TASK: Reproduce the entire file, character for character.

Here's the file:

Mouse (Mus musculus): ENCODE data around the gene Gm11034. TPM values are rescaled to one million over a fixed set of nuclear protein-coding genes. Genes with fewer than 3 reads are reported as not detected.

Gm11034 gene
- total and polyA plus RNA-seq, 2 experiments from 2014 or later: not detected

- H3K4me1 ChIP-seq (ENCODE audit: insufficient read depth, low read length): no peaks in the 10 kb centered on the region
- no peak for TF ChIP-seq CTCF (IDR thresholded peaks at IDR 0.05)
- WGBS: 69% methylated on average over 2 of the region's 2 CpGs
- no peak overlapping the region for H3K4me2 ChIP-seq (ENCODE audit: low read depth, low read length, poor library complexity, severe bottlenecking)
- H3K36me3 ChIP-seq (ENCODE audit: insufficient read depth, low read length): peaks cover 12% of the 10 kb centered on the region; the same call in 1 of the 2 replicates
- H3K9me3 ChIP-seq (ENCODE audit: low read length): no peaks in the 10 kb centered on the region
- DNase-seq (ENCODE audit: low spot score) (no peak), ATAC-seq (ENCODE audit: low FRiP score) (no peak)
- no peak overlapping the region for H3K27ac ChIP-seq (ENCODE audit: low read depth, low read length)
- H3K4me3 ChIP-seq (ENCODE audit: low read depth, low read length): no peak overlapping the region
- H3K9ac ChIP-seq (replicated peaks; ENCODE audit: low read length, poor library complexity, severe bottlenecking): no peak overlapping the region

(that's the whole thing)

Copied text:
Mouse (Mus musculus): ENCODE data around the gene Gm11034. TPM values are rescaled to one million over a fixed set of nuclear protein-coding genes. Genes with fewer than 3 reads are reported as not detected.

Gm11034 gene
- total and polyA plus RNA-seq, 2 experiments from 2014 or later: not detected

- H3K4me1 ChIP-seq (ENCODE audit: insufficient read depth, low read length): no peaks in the 10 kb centered on the region
- no peak for TF ChIP-seq CTCF (IDR thresholded peaks at IDR 0.05)
- WGBS: 69% methylated on average over 2 of the region's 2 CpGs
- no peak overlapping the region for H3K4me2 ChIP-seq (ENCODE audit: low read depth, low read length, poor library complexity, severe bottlenecking)
- H3K36me3 ChIP-seq (ENCODE audit: insufficient read depth, low read length): peaks cover 12% of the 10 kb centered on the region; the same call in 1 of the 2 replicates
- H3K9me3 ChIP-seq (ENCODE audit: low read length): no peaks in the 10 kb centered on the region
- DNase-seq (ENCODE audit: low spot score) (no peak), ATAC-seq (ENCODE audit: low FRiP score) (no peak)
- no peak overlapping the region for H3K27ac ChIP-seq (ENCODE audit: low read depth, low read length)
- H3K4me3 ChIP-seq (ENCODE audit: low read depth, low read length): no peak overlapping the region
- H3K9ac ChIP-seq (replicated peaks; ENCODE audit: low read length, poor library complexity, severe bottlenecking): no peak overlapping the region